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"We have seldom, if ever, met with a more desirable or trustworthy help than the Work whose title-page we have transcribed at the commencement of this paper.

. We do not hesitate, though we cannot exactly accord with the expositions given in all their minute details, to class it among the most useful books of the kind which have ever appeared. True, it has not the minute and elaborate investigation of many of the earlier German Biblical Critics, nor the learning of Mede, yet is it, on these very accounts, more generally useful; and after what has been done to throw light on the various and important topics which are embraced by Lowman, and Newton, and others, a publication of this kind was necessary, and perhaps it could not have been intrusted to safer hands. We can assure our readers they will not be disappointed in their expectations, however high they may have been raised. Whether it is the Author's intention to follow up this work with one on the remaining portion-the unfulfilled of the Apocalypse, or to wait till events enable us to decide more certainly upon the mind of the Spirit, we cannot say but we shall be glad often to meet him, and we cannot too warmly recommend his work. It will be found an admirable help to the explication of the mysteries of Daniel and John."-Orthodox Presbyterian, No. 35.


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"The sound judgment, perspicuous illustration, and acute discrimination displayed, in the author's former excellent and deservedly popular work on prophecy, excited considerable ex

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pectations when the present one was announced, and we have not been disappointed. The same characteristic features are discernible throughout, and we consider this work as one of the happiest specimens of the true mode of elucidating prophecy, and as fitted to form an appropriate correction for that wild and reck"the stuless spirit which has but too generally prevailed among dents of prophecy." We particularly commend to the reader's attention, the sixth chapter, vol. i. which contains the exposition of the prophecy regarding the rise and exaltation of papacy. It is truly wonderful how accurately the pencil of truth has drawn every feature, even the most minute, of that monstrous system. In conclusion, we cordially recommend this work as a valuable addition to the helps for understanding prophecy ; a subject growing hourly in interest to the Christian, at the present momentous period, when every sign in the political and ecclesiastical world seems to indicate that the time is at hand. Blessed is he that is found watching."-Christian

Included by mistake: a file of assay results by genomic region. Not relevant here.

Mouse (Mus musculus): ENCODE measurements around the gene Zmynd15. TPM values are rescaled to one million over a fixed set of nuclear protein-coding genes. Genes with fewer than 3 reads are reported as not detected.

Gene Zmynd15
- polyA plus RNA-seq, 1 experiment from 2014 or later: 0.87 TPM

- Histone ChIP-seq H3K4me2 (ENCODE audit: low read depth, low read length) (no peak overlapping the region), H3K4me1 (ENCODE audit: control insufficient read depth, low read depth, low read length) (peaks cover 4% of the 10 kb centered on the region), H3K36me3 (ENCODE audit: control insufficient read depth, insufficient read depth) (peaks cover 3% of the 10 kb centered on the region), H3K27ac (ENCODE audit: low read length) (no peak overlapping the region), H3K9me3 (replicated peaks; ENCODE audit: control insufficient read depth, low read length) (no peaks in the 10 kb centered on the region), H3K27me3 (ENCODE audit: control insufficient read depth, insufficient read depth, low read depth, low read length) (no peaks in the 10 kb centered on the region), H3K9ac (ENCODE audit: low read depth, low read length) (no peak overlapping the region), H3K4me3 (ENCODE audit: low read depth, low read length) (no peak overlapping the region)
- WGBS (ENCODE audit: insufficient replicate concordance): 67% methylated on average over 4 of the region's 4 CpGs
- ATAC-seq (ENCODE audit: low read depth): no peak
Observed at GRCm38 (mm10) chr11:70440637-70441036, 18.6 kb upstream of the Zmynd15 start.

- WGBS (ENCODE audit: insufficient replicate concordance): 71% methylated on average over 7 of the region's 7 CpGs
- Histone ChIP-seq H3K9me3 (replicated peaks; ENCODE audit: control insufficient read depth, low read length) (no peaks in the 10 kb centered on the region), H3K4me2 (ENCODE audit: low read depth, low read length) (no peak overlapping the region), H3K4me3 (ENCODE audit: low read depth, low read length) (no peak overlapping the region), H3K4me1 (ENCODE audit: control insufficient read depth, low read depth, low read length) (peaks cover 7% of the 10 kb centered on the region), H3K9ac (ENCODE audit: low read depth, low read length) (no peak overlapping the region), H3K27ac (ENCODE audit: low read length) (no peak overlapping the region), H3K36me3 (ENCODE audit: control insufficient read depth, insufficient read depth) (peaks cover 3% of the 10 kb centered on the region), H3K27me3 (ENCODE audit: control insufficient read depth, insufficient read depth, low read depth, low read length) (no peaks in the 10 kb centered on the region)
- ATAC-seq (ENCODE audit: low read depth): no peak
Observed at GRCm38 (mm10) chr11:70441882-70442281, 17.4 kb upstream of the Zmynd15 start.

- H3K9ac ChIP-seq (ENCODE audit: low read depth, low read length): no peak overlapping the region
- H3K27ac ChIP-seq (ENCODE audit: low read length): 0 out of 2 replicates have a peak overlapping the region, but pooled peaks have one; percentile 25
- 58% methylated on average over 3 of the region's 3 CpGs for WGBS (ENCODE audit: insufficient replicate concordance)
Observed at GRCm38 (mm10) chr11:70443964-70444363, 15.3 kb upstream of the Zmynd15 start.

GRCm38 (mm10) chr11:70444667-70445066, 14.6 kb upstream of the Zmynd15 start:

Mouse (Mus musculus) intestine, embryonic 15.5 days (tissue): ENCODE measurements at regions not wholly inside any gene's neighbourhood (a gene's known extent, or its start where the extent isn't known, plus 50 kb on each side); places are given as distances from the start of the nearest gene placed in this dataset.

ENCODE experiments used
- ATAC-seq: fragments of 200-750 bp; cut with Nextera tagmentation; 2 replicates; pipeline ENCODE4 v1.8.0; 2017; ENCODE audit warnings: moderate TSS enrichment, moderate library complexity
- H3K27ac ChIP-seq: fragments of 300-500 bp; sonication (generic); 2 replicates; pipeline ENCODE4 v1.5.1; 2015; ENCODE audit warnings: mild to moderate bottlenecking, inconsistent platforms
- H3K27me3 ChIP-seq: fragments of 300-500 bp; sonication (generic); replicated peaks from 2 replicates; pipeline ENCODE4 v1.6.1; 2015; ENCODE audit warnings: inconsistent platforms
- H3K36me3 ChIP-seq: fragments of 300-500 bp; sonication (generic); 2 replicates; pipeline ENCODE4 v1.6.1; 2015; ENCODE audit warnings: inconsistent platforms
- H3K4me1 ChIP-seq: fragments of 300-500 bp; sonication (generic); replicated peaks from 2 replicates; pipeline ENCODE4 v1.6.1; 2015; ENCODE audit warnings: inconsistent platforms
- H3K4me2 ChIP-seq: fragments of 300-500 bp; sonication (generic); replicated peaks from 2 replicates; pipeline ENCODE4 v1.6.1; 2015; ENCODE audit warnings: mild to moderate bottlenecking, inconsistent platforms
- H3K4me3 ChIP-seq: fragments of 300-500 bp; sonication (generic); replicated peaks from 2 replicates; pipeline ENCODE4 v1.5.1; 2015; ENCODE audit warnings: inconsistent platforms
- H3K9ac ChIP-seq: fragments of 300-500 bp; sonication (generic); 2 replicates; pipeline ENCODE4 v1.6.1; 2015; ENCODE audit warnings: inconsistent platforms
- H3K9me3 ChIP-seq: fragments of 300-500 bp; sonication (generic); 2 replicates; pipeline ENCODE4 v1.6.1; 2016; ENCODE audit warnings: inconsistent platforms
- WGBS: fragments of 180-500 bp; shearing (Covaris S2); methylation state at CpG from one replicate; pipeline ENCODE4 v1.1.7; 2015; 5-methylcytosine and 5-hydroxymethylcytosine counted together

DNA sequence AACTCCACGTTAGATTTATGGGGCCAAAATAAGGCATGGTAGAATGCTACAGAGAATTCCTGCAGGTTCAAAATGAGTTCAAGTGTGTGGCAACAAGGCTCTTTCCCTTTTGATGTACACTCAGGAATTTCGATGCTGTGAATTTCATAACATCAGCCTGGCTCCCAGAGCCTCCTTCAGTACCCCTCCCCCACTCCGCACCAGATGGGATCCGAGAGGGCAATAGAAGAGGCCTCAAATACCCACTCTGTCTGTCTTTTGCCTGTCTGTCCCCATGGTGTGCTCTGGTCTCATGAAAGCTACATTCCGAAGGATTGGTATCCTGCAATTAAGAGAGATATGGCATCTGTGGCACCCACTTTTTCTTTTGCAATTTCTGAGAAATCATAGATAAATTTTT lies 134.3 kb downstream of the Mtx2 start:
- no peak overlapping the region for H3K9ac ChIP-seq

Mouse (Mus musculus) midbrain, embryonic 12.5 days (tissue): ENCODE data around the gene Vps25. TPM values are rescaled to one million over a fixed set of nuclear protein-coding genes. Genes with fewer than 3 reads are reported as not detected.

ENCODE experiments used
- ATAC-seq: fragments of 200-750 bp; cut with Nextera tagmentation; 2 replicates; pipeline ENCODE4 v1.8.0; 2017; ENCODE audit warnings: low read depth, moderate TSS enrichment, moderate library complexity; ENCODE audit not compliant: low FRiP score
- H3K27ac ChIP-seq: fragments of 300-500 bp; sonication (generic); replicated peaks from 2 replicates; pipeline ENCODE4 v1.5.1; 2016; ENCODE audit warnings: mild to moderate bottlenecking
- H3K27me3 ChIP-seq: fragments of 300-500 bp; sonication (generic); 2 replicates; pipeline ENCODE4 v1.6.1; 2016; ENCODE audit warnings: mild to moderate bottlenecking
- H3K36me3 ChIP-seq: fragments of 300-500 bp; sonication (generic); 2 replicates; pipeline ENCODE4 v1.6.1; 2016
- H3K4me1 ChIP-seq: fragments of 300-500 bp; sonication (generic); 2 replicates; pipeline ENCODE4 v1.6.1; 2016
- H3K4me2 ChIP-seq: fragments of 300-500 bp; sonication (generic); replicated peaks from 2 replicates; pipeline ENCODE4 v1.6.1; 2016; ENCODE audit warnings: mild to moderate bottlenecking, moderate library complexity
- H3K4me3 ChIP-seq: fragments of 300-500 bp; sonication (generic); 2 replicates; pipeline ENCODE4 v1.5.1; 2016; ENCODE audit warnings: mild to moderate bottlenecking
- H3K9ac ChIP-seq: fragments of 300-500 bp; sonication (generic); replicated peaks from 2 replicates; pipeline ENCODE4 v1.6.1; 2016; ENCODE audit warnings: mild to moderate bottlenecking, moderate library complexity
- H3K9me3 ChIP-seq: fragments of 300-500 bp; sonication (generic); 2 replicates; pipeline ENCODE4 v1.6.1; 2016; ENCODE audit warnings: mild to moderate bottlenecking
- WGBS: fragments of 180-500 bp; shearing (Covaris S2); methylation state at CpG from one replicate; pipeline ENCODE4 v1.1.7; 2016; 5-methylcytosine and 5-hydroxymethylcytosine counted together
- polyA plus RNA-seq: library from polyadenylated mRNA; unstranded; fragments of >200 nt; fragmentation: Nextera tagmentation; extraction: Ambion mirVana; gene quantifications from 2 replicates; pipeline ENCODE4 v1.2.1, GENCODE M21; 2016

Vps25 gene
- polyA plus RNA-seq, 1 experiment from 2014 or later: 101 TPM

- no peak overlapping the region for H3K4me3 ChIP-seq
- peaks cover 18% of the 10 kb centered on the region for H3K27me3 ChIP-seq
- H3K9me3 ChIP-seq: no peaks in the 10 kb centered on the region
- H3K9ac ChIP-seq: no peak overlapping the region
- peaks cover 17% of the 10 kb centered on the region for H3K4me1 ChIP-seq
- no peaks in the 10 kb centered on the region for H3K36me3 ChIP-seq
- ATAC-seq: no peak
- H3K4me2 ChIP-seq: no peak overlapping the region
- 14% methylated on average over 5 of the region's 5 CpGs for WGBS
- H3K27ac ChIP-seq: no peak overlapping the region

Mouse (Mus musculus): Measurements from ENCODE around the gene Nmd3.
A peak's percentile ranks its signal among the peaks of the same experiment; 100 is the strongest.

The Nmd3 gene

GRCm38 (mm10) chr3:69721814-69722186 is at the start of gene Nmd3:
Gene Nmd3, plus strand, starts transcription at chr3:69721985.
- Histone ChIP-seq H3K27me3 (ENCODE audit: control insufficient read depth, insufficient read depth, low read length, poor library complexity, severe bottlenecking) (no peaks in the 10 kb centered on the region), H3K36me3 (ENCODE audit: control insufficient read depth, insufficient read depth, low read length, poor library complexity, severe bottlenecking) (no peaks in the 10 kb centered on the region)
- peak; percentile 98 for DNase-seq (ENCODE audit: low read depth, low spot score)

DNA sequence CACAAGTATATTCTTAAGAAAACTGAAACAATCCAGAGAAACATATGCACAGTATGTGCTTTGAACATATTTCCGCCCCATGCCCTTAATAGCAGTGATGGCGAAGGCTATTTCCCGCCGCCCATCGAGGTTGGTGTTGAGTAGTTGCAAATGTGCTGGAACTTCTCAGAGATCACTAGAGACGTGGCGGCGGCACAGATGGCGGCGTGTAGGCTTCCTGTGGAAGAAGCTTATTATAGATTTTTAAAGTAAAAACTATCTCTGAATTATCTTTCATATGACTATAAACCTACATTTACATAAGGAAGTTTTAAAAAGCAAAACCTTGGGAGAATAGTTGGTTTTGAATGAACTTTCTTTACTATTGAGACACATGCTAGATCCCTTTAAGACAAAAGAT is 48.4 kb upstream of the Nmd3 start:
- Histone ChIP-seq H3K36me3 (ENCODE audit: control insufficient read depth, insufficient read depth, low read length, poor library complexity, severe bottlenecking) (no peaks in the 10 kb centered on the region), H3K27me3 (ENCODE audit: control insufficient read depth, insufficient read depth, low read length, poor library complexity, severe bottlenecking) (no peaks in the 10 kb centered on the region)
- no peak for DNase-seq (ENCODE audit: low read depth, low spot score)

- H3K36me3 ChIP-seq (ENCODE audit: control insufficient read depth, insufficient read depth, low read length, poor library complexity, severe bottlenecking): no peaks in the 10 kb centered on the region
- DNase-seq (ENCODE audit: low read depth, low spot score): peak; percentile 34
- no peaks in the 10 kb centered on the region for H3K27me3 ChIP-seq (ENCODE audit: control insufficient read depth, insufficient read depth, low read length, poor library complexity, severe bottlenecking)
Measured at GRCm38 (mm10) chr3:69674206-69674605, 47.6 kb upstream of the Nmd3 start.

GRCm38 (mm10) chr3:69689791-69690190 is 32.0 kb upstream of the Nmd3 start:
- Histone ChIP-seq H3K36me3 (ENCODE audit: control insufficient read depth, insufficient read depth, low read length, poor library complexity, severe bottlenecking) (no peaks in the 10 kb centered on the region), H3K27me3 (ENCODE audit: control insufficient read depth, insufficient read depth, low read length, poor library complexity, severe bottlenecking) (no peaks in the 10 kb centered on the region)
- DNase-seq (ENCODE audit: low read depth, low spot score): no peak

Examiner, Sept. 1832, No. 9, New Series.

"The only sound and legitimate plan of interpreting prophecy Mr. is that adopted by the author whose work lies before us. Keith comes not forward as the herald of the millennium, or to sound the note of preparation for the end of time. He claims for himself no illumination beyond that of a clear understanding and a comprehensive knowledge both of sacred and profane history. His theory is built not on vague speculations on the future, but on the sure immutable foundation of the past. He makes Scripture gather up the illustrations of its own fulfilment from the wide field that lies ever open to the antiquary, the historian, and divine.

"He finds a tongue in the solitudes of Edom, in the rocks of Petra, and the ruins of Babylon. His work on the Evidence of the Truth of the Christian Religion, derived from the fulfilment of prophecy, is highly and deservedly popular; and, we have no doubt, that his present work will be quite as popular. His object is to show where we are, or to ascertain at what point in the development of prophecy we have arrived. By comparing prophecy with history, from the time of the Babylonish captivity down to the present time, he arrives at the conclusion that the 1260 years of Daniel and of John were accomplished at the French Revolution in 1789. The sanctuary con

sequently began to be cleansed about 1820; the sixth prophetic vial is now pouring out, to be presently followed by the seventh and last vial; and the 1335 years, assigned for the full and final development of Prophecy, will terminate in 1864.